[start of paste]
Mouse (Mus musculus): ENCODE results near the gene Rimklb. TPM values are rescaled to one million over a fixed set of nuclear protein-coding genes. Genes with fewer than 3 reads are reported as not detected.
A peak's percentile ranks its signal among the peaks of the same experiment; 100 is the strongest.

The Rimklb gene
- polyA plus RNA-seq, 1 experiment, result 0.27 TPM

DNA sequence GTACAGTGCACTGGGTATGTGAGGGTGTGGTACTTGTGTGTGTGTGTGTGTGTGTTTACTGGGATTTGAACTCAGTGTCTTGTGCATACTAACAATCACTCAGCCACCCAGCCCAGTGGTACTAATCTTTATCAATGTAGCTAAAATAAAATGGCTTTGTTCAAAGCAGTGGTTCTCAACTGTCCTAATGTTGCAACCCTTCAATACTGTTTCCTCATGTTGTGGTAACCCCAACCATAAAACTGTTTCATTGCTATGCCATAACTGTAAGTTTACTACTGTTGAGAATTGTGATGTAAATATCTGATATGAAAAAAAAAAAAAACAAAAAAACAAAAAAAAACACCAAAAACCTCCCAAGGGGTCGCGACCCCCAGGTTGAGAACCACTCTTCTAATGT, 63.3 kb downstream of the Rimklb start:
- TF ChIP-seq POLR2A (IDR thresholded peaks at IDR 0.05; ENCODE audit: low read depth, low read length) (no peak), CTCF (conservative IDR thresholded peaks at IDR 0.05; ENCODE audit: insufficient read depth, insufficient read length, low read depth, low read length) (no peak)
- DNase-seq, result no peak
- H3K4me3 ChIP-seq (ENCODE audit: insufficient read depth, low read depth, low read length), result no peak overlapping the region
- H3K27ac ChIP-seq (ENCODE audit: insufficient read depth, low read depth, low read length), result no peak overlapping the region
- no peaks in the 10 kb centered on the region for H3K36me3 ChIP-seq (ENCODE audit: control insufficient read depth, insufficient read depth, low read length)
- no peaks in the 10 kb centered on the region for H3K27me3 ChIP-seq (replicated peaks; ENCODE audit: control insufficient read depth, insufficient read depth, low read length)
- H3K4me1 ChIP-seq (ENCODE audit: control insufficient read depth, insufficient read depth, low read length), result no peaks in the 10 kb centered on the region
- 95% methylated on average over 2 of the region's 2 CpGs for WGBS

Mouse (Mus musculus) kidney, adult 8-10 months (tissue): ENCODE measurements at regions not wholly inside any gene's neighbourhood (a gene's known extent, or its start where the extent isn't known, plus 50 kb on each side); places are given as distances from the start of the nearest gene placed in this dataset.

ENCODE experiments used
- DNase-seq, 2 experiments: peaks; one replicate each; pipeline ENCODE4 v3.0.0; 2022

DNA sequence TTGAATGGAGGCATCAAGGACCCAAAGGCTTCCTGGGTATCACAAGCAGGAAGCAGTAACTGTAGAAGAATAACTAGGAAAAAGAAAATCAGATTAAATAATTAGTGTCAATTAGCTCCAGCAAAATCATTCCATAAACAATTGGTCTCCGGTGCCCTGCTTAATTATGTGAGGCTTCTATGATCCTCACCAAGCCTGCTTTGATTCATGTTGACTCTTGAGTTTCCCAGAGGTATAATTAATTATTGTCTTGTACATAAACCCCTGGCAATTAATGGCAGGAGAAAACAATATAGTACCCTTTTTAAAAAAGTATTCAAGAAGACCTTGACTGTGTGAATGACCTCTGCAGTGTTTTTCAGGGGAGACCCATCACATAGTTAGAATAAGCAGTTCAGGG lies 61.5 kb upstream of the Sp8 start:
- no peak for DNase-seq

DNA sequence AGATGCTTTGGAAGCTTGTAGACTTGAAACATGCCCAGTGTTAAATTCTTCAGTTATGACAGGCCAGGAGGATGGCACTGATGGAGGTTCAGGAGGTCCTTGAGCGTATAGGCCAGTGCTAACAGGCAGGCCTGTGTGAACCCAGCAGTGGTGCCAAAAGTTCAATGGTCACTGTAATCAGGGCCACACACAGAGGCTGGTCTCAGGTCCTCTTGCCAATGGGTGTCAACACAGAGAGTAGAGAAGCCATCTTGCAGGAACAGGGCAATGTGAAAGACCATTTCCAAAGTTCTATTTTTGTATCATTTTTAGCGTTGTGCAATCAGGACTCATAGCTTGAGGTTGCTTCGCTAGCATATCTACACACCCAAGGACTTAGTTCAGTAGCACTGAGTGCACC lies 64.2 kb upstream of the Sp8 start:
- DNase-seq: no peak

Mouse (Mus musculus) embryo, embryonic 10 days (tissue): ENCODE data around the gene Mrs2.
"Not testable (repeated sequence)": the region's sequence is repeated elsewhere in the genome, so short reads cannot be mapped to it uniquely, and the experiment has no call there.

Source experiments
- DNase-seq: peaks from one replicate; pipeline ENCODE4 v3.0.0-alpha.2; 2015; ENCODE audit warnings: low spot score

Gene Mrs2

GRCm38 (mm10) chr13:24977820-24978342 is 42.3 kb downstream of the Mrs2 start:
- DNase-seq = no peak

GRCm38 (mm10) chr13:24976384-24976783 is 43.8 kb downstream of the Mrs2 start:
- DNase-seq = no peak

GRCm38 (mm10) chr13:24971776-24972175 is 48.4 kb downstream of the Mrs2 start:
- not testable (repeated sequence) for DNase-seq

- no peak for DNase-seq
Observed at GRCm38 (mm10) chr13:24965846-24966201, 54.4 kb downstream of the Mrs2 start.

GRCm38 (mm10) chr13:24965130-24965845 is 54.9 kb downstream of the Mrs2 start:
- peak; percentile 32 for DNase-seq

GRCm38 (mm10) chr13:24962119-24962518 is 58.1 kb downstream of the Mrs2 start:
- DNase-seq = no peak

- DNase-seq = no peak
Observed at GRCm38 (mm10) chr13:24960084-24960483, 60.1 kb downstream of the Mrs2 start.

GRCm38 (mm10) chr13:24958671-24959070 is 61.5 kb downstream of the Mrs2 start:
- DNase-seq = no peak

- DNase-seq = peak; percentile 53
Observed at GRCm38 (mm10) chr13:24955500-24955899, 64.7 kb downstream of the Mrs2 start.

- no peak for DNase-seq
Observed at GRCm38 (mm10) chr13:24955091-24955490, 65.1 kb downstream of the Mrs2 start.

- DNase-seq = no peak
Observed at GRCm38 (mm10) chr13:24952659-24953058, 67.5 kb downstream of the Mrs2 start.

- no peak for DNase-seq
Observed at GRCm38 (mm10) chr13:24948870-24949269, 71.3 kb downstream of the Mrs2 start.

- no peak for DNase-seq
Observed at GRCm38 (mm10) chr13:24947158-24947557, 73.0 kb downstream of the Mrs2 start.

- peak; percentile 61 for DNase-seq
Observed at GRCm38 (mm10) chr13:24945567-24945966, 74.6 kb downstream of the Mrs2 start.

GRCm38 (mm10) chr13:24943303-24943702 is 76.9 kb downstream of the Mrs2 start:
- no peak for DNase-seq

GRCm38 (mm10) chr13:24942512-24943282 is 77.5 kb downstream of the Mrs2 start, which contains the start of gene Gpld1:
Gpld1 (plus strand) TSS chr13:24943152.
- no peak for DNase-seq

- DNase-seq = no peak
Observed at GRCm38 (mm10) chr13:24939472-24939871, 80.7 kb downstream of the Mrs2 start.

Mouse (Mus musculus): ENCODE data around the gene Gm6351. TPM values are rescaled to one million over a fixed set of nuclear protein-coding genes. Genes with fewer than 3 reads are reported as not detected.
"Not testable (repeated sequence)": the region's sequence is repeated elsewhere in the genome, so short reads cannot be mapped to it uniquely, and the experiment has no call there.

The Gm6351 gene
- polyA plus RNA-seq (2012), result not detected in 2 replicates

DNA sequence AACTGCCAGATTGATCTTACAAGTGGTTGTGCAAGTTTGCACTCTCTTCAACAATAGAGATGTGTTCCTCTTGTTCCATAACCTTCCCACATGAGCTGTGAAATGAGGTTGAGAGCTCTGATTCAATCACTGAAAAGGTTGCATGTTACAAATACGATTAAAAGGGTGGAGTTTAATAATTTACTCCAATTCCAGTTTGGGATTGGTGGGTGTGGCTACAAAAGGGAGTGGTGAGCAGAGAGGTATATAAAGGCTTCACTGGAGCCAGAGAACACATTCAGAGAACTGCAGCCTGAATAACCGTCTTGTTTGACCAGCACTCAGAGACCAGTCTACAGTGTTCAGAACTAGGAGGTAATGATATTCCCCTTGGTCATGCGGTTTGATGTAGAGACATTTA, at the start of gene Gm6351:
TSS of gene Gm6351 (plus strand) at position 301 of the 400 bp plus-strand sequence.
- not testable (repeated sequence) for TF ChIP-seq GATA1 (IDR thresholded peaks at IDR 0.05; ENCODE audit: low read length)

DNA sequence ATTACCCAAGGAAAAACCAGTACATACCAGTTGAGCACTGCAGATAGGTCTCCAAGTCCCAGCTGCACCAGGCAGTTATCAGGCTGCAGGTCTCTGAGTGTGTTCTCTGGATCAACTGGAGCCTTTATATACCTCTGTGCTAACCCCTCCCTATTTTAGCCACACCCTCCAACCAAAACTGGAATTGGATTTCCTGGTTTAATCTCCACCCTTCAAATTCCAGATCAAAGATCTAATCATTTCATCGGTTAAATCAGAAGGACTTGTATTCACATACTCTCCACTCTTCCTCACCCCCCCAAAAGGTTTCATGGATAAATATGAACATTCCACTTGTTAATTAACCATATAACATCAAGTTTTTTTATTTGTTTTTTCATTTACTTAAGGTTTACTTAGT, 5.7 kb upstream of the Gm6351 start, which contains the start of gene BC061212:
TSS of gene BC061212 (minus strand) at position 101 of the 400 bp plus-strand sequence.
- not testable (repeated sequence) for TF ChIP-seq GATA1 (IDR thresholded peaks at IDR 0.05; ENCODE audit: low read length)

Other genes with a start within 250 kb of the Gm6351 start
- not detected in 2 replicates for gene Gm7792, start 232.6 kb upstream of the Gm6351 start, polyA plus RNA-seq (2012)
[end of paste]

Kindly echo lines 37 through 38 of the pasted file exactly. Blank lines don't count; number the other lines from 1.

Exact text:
- DNase-seq = no peak

- DNase-seq = no peak